NIELSEN: Symphony No. 2, Op. 16 "The Four Temperaments."
MAHLER: Symphony No. 2 in C minor "Resurrection:"
VAI offers the collector a valuable release—a performance of Carl Nielsen's Symphony No. 2 with the Danish National Symphony Orchestra conducted by Leopold Stokowski from a concert in 1967 (Oliver Daniel's book gives the specific date as August 4). It seems surprising that the great conductor who championed so much new music throughout his entire life seems to have ignored Denmark's greatest composer until late in his career. In 1965 he conducted Symphony No. 6 with the New Philharmonia Orchestra, a performance available on BBC Legends (see REVIEW). In the list of Stokowski recordings in Daniel's book there is an indication there were plans for a commercial recording of this symphony, but for whatever reason, it never materialized until EMI included this performance in their Stokowski compilation (EMI Classics 75480—see REVIEW). This valuable set has been discontinued; perhaps it eventually will be included in ArkivMusik's reissue series? It is a pleasure to watch the Maestro, 85 at the time, so alert and communicative with the orchestra. A worthy addition to the video catalog, indeed. The concert ended with Tchaikovsky's Romeo and Juliet, the Prelude to Mussorgskky's Khovantschina and a suite from Stravinsky's Petrouchka. We can hope perhaps these eventually will be issued on video—they easily could have been accommodated on VAI's issue. ! A bonus is an 8-minute interview with Stokowski. Black and white photography is adequate as is the monophonic sound. There are no program notes, just a single page that lists the basics (and omits timings). It would be intriguing to know more about circumstances of the concert; it appears Danish Royalty is present, but nothing is explained about this.
This "Resurrection" is most unusual indeed. We have Mahler's mighty Symphony No. 2 performed by the WDR Symphony Orchestra, NDR Choir, WDR Radio Choir, soprano Karina Gauvin and mezzo-soprano Yvonne Naef, conducted by Semyon Bychkov. The concert was given in the Kölner Philharmonie January 1, 2006 and was an "interactive visualisation." The set includes three disks, two of which are CDs containing just the music, the other, the DVD, contains the "visualization." As the music was played, those in the hall saw the pre-programmed electronic "visualisation" of the score projected in 3-D on a large screen behind the orchestra. Johannes Deutsch and Ars Electronica Futurelab Linz created these visual effects. Special features on the DVD include "Making of Vision Mahler," an interview with Semyon Bychkov, a picture gallery of Vision Mahler, "Gesichtsraum," an interactive film by Deutsch, and a" legible score of the Vision Mahler" (don't expect the score to Mahler's symphony—it isn't there). The documentary information gives much information about how these images came to be. Deutsch works with countless computer-generated images that are altered in movement, color and shape by dynamics of the music, sometimes arbitrarily so. Many of these are cubes or circles and often suggest fruits or vegetables.At the beginning of the DVD, Deutsche explains his concept to the audience which is wearing 3-D glasses. When the performance begins we see only the electronic visualization of the score.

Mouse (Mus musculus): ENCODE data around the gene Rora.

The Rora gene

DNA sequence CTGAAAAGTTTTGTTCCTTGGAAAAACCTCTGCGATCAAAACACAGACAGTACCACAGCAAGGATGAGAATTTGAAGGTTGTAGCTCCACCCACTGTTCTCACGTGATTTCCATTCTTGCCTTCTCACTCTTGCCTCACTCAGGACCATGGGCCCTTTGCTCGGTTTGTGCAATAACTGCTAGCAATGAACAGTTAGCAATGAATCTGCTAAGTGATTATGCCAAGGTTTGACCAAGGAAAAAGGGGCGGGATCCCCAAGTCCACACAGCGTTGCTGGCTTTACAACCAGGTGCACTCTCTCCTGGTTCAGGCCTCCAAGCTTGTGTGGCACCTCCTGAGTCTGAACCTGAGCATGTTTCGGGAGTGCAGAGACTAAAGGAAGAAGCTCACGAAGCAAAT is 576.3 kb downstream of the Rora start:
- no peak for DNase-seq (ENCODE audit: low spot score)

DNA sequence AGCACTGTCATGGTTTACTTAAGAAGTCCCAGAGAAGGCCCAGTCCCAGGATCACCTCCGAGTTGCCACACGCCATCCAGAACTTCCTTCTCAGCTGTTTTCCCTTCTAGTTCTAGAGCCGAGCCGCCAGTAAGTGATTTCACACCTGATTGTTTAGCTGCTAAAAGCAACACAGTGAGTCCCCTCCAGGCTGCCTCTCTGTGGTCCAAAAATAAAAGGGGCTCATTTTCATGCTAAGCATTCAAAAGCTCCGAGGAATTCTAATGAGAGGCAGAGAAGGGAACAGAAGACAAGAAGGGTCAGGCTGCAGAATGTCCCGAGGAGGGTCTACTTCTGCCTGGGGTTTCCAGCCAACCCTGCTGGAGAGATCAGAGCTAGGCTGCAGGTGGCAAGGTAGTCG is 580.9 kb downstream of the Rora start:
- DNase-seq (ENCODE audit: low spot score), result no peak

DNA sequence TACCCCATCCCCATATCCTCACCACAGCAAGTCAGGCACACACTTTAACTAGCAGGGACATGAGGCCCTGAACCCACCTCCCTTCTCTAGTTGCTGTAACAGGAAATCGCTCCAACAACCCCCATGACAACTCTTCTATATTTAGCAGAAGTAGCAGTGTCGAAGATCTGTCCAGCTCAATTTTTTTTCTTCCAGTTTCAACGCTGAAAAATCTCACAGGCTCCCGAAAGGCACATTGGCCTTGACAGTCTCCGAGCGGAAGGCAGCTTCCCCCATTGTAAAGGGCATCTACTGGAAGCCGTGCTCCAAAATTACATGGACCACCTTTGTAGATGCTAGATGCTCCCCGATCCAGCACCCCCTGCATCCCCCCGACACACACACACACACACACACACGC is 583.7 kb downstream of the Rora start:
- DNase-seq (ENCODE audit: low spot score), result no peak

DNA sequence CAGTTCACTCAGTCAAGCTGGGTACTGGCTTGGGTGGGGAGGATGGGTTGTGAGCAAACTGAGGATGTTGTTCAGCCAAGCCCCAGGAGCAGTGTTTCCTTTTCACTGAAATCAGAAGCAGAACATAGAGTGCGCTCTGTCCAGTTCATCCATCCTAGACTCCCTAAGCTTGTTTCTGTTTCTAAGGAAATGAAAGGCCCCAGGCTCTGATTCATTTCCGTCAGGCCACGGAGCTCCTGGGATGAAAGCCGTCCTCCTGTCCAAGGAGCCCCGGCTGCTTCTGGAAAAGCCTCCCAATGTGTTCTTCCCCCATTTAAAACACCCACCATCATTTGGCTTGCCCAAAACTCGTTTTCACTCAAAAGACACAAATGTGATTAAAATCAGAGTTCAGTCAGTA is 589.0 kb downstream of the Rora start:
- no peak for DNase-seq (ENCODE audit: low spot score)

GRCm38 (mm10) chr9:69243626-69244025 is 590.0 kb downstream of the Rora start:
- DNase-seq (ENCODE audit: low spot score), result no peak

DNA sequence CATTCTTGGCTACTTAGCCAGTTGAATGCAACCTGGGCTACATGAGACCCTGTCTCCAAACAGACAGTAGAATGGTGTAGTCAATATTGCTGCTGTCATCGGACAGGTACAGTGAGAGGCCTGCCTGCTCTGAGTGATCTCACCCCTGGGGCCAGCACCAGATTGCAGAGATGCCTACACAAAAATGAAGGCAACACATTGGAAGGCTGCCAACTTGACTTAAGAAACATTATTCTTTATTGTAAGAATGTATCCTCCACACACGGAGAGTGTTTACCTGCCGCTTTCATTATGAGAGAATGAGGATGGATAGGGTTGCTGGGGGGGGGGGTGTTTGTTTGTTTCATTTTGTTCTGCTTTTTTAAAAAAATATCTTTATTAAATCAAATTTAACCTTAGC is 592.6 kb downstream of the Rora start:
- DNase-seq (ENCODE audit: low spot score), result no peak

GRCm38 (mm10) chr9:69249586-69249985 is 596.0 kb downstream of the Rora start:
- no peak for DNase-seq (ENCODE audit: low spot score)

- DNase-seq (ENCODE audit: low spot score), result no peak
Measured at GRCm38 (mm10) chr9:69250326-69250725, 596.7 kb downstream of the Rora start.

I have no problems with this sort of audio/visual experimentation. I loved Fantasia and still do—and you may remember that in the Bach Toccata and Fugue in D minor abstract figures were very effectively used—and that was almost 68 years ago! It seems hard to believe that with today's technology it wouldn't be possible to come up with something more imaginative than what is seen on this new set. One wonders why this wasn't issued on DVD in 3-D? Obviously that is the way it was intended to be viewed, and perhaps it would impress more in that format. One surely wouldn't get this set for the performance of the Mahler symphony, not particularly well played and recorded with a dry acoustic that hardy does justice to the music.
The 2 CDs and DVD are in a rather elaborate cardboard box. The symphony would not fit onto a single CD and producers unwisely have elected to place just the final movement onto the second disk. This finale should follow the previous movement without pause, made impossible as tracked here. They easily could have placed just the first movement onto a single disk and avoided this. Why didn't someone think about this?
Glazunov's Raymonda is Russian ballet at its best, a colorful scenario filled with countless nationalistic dances. Glazounov wrote some of his loveliest music for this score. It's surprising there aren't more recordings of orchestral music from this delightful ballet. Any new video is welcome, and this VAI issue has much to offer in spite of its limitations. A previous DVD with the Bolshoi Ballet was mentioned on this site (REVIEW), as well as a Rudolf Nureyev documentary (REVIEW) .This Raymonda was filmed in 1980 at the Kirov Theatre featuring Irina Kolpakova and Sergei Berezhnoi as the lovers. Considering the date, iIt seems odd that this is a mono recording, but the sound is reasonably well balanced. Photography is adequate, little more. The biggest problem with this issue is, aside from lack of important documentation, limited tracks. There are only six tracks for the entire ballet!! None of the numerous individual dances are tracked, an inconvenience indeed. And if you wish to know who performers are other than the three leading dancers, you'll have to read the credits at the end and even then all information is in Russian. A little more time and effort in production would have made this release far more attractive.
R.E.B. (March 2008)